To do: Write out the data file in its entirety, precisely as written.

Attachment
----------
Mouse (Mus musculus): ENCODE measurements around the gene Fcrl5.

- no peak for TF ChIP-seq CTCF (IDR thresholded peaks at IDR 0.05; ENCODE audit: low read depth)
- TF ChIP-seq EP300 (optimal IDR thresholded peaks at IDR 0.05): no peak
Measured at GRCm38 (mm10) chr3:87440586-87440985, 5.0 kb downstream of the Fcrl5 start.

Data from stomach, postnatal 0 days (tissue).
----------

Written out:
Mouse (Mus musculus): ENCODE measurements around the gene Fcrl5.

- no peak for TF ChIP-seq CTCF (IDR thresholded peaks at IDR 0.05; ENCODE audit: low read depth)
- TF ChIP-seq EP300 (optimal IDR thresholded peaks at IDR 0.05): no peak
Measured at GRCm38 (mm10) chr3:87440586-87440985, 5.0 kb downstream of the Fcrl5 start.

Data from stomach, postnatal 0 days (tissue).